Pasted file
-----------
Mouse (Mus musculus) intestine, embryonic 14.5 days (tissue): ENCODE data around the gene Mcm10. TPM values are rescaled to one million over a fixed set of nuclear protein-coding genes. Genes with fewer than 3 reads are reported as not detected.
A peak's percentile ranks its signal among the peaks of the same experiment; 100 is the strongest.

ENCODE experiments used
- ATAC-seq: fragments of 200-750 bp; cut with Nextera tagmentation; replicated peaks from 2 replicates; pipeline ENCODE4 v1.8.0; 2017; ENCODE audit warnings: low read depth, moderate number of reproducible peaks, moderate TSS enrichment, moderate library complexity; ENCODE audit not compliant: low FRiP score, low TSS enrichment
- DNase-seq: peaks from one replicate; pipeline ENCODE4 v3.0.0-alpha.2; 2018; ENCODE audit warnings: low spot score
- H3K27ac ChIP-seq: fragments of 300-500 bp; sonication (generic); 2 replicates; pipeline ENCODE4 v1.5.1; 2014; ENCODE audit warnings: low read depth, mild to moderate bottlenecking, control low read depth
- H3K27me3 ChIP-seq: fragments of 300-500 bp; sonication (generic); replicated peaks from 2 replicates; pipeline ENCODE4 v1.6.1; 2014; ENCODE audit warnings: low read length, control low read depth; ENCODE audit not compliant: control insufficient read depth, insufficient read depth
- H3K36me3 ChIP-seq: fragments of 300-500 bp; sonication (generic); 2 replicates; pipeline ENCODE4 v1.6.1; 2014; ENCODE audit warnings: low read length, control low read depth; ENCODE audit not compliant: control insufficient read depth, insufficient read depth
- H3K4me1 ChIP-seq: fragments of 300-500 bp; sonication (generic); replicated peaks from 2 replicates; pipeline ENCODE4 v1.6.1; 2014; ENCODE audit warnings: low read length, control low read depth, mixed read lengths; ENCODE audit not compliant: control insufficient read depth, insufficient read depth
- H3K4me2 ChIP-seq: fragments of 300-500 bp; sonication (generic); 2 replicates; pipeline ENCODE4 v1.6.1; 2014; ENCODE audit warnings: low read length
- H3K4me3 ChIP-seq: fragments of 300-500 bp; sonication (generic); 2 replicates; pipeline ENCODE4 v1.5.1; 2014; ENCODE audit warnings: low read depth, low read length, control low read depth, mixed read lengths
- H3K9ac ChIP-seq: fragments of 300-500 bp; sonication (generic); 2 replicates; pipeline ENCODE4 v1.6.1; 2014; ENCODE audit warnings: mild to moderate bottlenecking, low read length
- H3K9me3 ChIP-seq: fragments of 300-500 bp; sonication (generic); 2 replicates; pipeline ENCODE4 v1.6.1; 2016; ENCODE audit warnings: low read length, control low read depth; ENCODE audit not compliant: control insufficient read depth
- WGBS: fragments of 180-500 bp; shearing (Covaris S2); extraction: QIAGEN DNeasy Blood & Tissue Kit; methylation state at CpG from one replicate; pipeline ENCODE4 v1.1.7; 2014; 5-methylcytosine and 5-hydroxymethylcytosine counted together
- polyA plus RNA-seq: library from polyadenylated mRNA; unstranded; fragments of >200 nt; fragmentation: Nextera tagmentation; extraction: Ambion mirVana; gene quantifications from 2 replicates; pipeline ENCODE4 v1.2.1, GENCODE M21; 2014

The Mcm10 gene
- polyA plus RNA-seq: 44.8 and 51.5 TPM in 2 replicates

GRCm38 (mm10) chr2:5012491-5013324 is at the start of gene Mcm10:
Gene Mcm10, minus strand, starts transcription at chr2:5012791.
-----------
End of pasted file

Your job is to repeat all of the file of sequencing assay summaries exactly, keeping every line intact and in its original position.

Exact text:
Mouse (Mus musculus) intestine, embryonic 14.5 days (tissue): ENCODE data around the gene Mcm10. TPM values are rescaled to one million over a fixed set of nuclear protein-coding genes. Genes with fewer than 3 reads are reported as not detected.
A peak's percentile ranks its signal among the peaks of the same experiment; 100 is the strongest.

ENCODE experiments used
- ATAC-seq: fragments of 200-750 bp; cut with Nextera tagmentation; replicated peaks from 2 replicates; pipeline ENCODE4 v1.8.0; 2017; ENCODE audit warnings: low read depth, moderate number of reproducible peaks, moderate TSS enrichment, moderate library complexity; ENCODE audit not compliant: low FRiP score, low TSS enrichment
- DNase-seq: peaks from one replicate; pipeline ENCODE4 v3.0.0-alpha.2; 2018; ENCODE audit warnings: low spot score
- H3K27ac ChIP-seq: fragments of 300-500 bp; sonication (generic); 2 replicates; pipeline ENCODE4 v1.5.1; 2014; ENCODE audit warnings: low read depth, mild to moderate bottlenecking, control low read depth
- H3K27me3 ChIP-seq: fragments of 300-500 bp; sonication (generic); replicated peaks from 2 replicates; pipeline ENCODE4 v1.6.1; 2014; ENCODE audit warnings: low read length, control low read depth; ENCODE audit not compliant: control insufficient read depth, insufficient read depth
- H3K36me3 ChIP-seq: fragments of 300-500 bp; sonication (generic); 2 replicates; pipeline ENCODE4 v1.6.1; 2014; ENCODE audit warnings: low read length, control low read depth; ENCODE audit not compliant: control insufficient read depth, insufficient read depth
- H3K4me1 ChIP-seq: fragments of 300-500 bp; sonication (generic); replicated peaks from 2 replicates; pipeline ENCODE4 v1.6.1; 2014; ENCODE audit warnings: low read length, control low read depth, mixed read lengths; ENCODE audit not compliant: control insufficient read depth, insufficient read depth
- H3K4me2 ChIP-seq: fragments of 300-500 bp; sonication (generic); 2 replicates; pipeline ENCODE4 v1.6.1; 2014; ENCODE audit warnings: low read length
- H3K4me3 ChIP-seq: fragments of 300-500 bp; sonication (generic); 2 replicates; pipeline ENCODE4 v1.5.1; 2014; ENCODE audit warnings: low read depth, low read length, control low read depth, mixed read lengths
- H3K9ac ChIP-seq: fragments of 300-500 bp; sonication (generic); 2 replicates; pipeline ENCODE4 v1.6.1; 2014; ENCODE audit warnings: mild to moderate bottlenecking, low read length
- H3K9me3 ChIP-seq: fragments of 300-500 bp; sonication (generic); 2 replicates; pipeline ENCODE4 v1.6.1; 2016; ENCODE audit warnings: low read length, control low read depth; ENCODE audit not compliant: control insufficient read depth
- WGBS: fragments of 180-500 bp; shearing (Covaris S2); extraction: QIAGEN DNeasy Blood & Tissue Kit; methylation state at CpG from one replicate; pipeline ENCODE4 v1.1.7; 2014; 5-methylcytosine and 5-hydroxymethylcytosine counted together
- polyA plus RNA-seq: library from polyadenylated mRNA; unstranded; fragments of >200 nt; fragmentation: Nextera tagmentation; extraction: Ambion mirVana; gene quantifications from 2 replicates; pipeline ENCODE4 v1.2.1, GENCODE M21; 2014

The Mcm10 gene
- polyA plus RNA-seq: 44.8 and 51.5 TPM in 2 replicates

GRCm38 (mm10) chr2:5012491-5013324 is at the start of gene Mcm10:
Gene Mcm10, minus strand, starts transcription at chr2:5012791.